Brim posts increased Q3 sales and profit, sells chunk of capelin quota

Published on
November 23, 2021
Iceland-based Brim achieved increased sales and a higher profit in Q3 2021 compared to Q3 2020, citing more stable operations.

Reykjavík, Iceland-based Brim achieved increased sales of EUR 80.7 million (USD 90.8 million) in the third quarter of 2021, alongside a higher profit of EUR 19.9 million (USD 22.4 million), which it credited to a stablization of its operations in the period compared with Q3 2020.

Compared with Q3 2020, Brim’s sales and profit in the most-recent financial quarter rose by EUR 10.9 (USD 10.3 million) and EUR 3.9 million (USD 4.4 million), respectively. However, its earnings before interest, taxes, depreciation, and amortization (EBITDA) for the quarter slipped by 3 percent, or EUR 815,000 (USD 917,000), to EUR 25.8 million (USD 29 million).

Brim said its demersal fish division’s operations had recorded good catch and found a good position in its markets. But at the same time, in the pelagic category, the mackerel fishing season was “difficult,” while herring fishing began later than in 2020, Brim CEO Guðmundur Kristjánsson said.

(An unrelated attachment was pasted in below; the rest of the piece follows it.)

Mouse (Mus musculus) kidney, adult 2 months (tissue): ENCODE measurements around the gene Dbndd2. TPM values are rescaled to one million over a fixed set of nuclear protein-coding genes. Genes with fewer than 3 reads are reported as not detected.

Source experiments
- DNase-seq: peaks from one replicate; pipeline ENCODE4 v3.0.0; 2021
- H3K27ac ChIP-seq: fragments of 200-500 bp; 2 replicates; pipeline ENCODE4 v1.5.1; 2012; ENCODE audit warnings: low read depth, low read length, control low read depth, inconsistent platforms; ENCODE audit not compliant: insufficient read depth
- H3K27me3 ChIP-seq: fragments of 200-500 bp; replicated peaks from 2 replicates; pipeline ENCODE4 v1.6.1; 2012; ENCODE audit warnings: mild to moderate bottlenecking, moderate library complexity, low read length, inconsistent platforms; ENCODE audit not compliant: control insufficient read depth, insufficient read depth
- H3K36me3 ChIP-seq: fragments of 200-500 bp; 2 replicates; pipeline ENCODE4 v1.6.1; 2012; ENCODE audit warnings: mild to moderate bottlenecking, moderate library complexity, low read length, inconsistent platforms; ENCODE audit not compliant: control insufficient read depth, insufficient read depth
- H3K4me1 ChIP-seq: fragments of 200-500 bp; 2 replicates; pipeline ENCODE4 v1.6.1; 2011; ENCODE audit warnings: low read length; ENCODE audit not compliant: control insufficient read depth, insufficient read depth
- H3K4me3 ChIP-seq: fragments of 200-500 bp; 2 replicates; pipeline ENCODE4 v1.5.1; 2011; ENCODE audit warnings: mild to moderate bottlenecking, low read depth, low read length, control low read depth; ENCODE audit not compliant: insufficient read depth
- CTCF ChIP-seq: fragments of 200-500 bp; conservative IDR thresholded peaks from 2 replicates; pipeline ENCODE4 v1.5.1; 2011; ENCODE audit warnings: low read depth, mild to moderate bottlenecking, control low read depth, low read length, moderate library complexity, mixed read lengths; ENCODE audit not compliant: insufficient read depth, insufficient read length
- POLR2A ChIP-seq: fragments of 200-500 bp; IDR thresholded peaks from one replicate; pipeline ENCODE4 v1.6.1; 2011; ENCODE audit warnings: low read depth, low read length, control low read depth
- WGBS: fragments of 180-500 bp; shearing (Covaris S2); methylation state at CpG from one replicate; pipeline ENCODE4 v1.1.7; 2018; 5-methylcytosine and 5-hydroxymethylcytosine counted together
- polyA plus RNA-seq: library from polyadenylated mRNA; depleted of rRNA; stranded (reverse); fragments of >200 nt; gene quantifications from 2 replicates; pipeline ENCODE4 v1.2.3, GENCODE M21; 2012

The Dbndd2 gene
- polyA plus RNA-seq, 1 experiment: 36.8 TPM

"The results of the quarter are good, and I am pleased with how stable the operation has become. In recent months, we have systematically invested in demersal catch quotas and new technology that is yielding results today. We also see that investments in sales companies strengthen our business model,” Kristjánsson said. “The capelin season is ahead and this is the largest amount of capelin quota since 2003.”

Kristjánsson said with an increase in its capelin allocation, Brim had exceeded the 12 percent maximum share allowed by the Icelandic government. As such, the company has sold a 5.84 percent catch share in capelin and a 0.2 percent catch share in saithe to Útgerðafélag Reykjavíkur (UR) for a total ISK 3.4 billion (USD 22.9 million, EUR 20.3 million). UR is owned by Kristjánsson.

The quota sale includes an agreement where Brim has a call option on a 5.84 percent quota in capelin in the event of a change in cod-equivalent species.

Capelin’s share of the cod-equivalent quota had been zero percent for the past three years, but is now 37.4 percent.  

Photo courtesy of Brim

Contributing Editor reporting from London, UK

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